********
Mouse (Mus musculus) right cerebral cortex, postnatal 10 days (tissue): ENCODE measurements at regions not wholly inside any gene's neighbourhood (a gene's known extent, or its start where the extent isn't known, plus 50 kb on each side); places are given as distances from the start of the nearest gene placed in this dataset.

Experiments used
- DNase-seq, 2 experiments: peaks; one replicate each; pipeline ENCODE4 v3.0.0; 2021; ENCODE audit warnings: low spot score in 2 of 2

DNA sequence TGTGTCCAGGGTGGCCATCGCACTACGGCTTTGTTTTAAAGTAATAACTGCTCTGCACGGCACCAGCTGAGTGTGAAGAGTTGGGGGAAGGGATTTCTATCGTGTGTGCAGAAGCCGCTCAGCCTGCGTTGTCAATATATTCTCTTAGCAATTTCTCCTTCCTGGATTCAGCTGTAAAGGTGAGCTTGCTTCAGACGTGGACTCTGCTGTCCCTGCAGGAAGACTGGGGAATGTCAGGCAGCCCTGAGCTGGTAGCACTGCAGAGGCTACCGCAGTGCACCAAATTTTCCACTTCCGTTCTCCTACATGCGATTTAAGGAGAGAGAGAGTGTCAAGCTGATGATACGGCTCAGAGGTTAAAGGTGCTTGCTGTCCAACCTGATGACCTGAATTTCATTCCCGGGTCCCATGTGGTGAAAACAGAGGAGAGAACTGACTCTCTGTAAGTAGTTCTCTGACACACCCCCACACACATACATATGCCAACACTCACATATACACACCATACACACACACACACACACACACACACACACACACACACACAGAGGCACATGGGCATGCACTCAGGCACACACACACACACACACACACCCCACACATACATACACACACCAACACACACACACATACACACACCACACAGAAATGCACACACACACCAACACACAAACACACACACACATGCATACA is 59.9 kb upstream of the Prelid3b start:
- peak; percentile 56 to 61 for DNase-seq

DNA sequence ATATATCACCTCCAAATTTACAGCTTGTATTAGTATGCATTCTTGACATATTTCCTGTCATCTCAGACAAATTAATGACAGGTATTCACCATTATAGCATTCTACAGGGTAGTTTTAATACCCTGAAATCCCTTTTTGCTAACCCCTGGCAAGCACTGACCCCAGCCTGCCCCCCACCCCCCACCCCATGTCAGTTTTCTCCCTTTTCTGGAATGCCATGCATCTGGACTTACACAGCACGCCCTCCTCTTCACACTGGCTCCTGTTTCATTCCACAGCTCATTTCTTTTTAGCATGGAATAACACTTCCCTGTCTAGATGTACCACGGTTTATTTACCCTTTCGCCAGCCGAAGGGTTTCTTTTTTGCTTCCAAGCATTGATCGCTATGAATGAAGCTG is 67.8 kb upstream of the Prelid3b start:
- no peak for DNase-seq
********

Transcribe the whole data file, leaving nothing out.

Mouse (Mus musculus) right cerebral cortex, postnatal 10 days (tissue): ENCODE measurements at regions not wholly inside any gene's neighbourhood (a gene's known extent, or its start where the extent isn't known, plus 50 kb on each side); places are given as distances from the start of the nearest gene placed in this dataset.

Experiments used
- DNase-seq, 2 experiments: peaks; one replicate each; pipeline ENCODE4 v3.0.0; 2021; ENCODE audit warnings: low spot score in 2 of 2

DNA sequence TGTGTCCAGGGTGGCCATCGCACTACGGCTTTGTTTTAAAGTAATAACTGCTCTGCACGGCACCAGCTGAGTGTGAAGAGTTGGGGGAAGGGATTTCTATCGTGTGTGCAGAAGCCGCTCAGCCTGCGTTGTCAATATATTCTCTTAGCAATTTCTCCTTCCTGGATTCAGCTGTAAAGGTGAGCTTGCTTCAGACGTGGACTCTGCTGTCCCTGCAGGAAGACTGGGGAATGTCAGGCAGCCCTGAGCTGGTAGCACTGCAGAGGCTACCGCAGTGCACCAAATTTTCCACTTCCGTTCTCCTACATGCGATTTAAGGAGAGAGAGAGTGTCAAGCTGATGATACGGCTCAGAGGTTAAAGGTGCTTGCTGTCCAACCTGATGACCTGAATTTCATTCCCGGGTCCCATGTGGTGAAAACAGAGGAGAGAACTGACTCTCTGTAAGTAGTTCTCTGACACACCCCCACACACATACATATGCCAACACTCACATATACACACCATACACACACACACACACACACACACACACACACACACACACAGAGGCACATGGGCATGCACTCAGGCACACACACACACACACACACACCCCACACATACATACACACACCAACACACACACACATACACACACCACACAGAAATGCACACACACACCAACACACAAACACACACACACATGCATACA is 59.9 kb upstream of the Prelid3b start:
- peak; percentile 56 to 61 for DNase-seq

DNA sequence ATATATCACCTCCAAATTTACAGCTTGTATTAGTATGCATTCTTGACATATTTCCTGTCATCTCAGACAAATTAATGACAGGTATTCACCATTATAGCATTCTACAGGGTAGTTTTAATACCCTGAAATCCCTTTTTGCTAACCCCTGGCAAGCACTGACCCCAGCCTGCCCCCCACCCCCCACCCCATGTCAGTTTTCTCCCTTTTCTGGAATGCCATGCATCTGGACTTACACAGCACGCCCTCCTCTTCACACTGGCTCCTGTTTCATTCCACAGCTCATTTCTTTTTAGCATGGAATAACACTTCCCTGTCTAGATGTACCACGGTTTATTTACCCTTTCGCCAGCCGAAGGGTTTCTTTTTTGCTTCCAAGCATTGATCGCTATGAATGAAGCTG is 67.8 kb upstream of the Prelid3b start:
- no peak for DNase-seq